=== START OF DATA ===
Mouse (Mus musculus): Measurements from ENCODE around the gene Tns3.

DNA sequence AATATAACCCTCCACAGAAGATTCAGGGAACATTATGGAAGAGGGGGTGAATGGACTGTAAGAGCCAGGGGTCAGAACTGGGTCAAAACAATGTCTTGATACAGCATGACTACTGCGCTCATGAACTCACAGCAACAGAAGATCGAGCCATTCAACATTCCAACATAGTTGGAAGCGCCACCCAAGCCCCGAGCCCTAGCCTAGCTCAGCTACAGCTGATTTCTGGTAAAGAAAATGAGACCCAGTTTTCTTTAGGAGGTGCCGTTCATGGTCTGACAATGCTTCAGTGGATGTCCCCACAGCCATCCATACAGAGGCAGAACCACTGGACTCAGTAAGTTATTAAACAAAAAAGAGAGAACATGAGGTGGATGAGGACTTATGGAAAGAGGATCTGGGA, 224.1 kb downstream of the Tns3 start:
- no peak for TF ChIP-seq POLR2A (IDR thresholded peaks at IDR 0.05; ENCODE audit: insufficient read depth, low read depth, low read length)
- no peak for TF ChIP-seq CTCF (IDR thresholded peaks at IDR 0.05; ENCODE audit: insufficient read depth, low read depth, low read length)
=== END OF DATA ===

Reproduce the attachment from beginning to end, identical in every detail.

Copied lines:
Mouse (Mus musculus): Measurements from ENCODE around the gene Tns3.

DNA sequence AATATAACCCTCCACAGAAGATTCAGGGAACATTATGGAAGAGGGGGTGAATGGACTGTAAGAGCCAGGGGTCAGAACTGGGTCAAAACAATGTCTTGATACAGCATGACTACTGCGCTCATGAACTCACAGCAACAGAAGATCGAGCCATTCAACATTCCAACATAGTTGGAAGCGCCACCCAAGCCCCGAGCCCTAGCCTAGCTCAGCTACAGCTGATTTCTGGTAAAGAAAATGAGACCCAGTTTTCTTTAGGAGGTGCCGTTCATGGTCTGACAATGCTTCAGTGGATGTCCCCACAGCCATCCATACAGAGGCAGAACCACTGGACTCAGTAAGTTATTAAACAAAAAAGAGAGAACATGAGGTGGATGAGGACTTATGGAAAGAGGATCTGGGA, 224.1 kb downstream of the Tns3 start:
- no peak for TF ChIP-seq POLR2A (IDR thresholded peaks at IDR 0.05; ENCODE audit: insufficient read depth, low read depth, low read length)
- no peak for TF ChIP-seq CTCF (IDR thresholded peaks at IDR 0.05; ENCODE audit: insufficient read depth, low read depth, low read length)